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Robert Crosnoe, Chair CLA 3.306, Mailcode A1700, Austin, TX 78712 • 512-232-6300

Christine Wheatley

M.A., Colorado State University

PhD Candidate
Christine Wheatley

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Biography

Christine Wheatley is a PhD Candidate in the Department of Sociology and a Graduate Fellow in the Urban Ethnography Lab at the University of Texas at Austin.  Her research concerns state-migrant relations, law, citizenship, and international migration.  Her dissertation examines the social impacts of current United States immigration laws and enforcement practices on U.S. institutions directly involved in the process of removal of non-citizens and on deported migrants and other returning migrants in Mexico.  For this study, she conducted binational ethnographic fieldwork, including participant observation and in-depth interviews, for 22 months between 2010 and 2014 at deportation hearings in an immigration court and immigrant detention centers in central Texas and in multiple hometowns of returning migrants in Jalisco and Oaxaca, Mexico. 

Her recent publications include:

Christine Wheatley and Néstor P. Rodríguez.  2014.  “With the Stroke of a Bureaucrat’s Pen: U.S. State ‘Reforms’ to Manage its Undocumented Migrant Population, 1920-2013.”  Pp. 157-178 in Hidden Lives and Human Rights in the United States: Understanding the Controversies and Tragedies of Undocumented Immigration, Volume 1: History, Theories, and Legislation, edited by Lois A. Lorentzen.  Westport, CT: Praeger Press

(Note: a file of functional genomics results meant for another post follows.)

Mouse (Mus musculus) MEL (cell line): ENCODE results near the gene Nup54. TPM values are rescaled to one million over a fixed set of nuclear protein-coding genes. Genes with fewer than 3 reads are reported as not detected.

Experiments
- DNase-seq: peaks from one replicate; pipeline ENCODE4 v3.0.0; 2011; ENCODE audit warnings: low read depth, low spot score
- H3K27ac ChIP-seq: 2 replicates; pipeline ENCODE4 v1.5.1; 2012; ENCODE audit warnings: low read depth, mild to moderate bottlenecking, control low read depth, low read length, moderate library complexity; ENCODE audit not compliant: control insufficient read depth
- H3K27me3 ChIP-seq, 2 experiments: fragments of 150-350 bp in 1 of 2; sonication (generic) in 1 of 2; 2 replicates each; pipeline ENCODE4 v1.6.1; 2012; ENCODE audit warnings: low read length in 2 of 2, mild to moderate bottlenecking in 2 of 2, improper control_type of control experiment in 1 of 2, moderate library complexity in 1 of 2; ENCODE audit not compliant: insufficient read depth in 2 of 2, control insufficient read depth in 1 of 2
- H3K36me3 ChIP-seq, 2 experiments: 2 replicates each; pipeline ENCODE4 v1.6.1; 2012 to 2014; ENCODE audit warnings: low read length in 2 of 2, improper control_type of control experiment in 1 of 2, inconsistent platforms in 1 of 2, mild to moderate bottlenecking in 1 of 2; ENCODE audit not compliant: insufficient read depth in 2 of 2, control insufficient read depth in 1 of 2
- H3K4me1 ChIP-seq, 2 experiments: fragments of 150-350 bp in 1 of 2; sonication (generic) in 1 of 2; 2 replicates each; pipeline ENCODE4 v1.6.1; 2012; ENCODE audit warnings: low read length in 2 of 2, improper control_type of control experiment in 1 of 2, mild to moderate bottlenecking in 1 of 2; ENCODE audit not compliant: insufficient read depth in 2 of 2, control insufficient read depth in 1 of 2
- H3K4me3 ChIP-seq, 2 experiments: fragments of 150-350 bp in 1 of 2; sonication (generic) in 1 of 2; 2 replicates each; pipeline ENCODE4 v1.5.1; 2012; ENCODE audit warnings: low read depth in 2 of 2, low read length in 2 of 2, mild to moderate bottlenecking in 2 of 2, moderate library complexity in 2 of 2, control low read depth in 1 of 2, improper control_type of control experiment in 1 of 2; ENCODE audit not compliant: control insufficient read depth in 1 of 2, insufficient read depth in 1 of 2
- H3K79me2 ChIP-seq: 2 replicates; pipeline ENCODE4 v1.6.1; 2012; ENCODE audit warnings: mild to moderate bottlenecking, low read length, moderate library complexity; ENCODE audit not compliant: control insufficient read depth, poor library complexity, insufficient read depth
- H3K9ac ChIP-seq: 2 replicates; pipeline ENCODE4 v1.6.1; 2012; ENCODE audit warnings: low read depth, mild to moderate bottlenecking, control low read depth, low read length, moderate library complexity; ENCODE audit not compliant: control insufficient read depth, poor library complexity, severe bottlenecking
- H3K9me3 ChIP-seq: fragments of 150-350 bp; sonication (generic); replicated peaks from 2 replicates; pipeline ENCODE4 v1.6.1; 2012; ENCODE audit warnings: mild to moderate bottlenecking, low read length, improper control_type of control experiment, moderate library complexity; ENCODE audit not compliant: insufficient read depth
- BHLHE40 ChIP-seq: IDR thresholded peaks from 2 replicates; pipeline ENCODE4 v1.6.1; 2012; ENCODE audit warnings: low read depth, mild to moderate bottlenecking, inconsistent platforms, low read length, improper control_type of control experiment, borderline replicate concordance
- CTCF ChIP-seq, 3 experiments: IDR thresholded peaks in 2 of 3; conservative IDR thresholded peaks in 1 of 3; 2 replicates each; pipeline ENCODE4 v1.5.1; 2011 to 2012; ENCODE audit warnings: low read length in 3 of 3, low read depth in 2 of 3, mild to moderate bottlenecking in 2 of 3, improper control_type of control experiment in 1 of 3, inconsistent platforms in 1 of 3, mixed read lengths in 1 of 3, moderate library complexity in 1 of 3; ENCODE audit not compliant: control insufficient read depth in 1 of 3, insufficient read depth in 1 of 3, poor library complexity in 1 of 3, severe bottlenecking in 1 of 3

Christine Wheatley.  2011.  “Push Back: U.S. Deportation Policy and the Reincorporation of Involuntary Return Migrants in Mexico.”  The Latin Americanist 55(4): 35-60.  [Special Issue: Latin American Migration] 

Interests

Political Sociology, Migration, Law, Race/Ethnicity, Gender/Sexuality, Labor

SOC 307L • Gender/Race/Class Amer Soc

44885 • Spring 2015
Meets MWF 1000am-1100am WEL 2.256
(also listed as WGS 301 )
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Description:

This course examines the interplay of gender, race, social class, and sexuality in American society. Drawing on lectures, readings, and films, we will explore how gender, race, class, and sexuality operate not simply as ways of categorizing people, but as interrelated differences and inequalities that have very real consequences for the opportunities people have and the challenges they face. We begin by examining each core concept from a sociological perspective – as social constructions that help to rationalize and justify social inequality. We will then focus our attention on the relationships among them – how gender, race, class, and sexuality intersect to shape individual experiences, daily social interactions, and society. Next, we examine how these differences and inequalities matter in a variety of interpersonal and institutional contexts, such as popular culture, family life, education, the criminal justice system, and the labor force. Finally, we will evaluate solutions to social inequality and strategies for social change.

Texts:

Newman, David. 2012. Identities and Inequalities: Exploring the Intersections of Race, Class, Gender, and Sexuality, 2nd edition. McGraw-Hill.

Ore, Tracy E. 2014. The Social Construction of Difference and Inequality: Race, Class, Gender, and Sexuality, 6th edition. McGraw-Hill.

Grading and Assignments:

Quizzes/exams and writing assignments though probably not a long research paper.  More specific requirements TBA.

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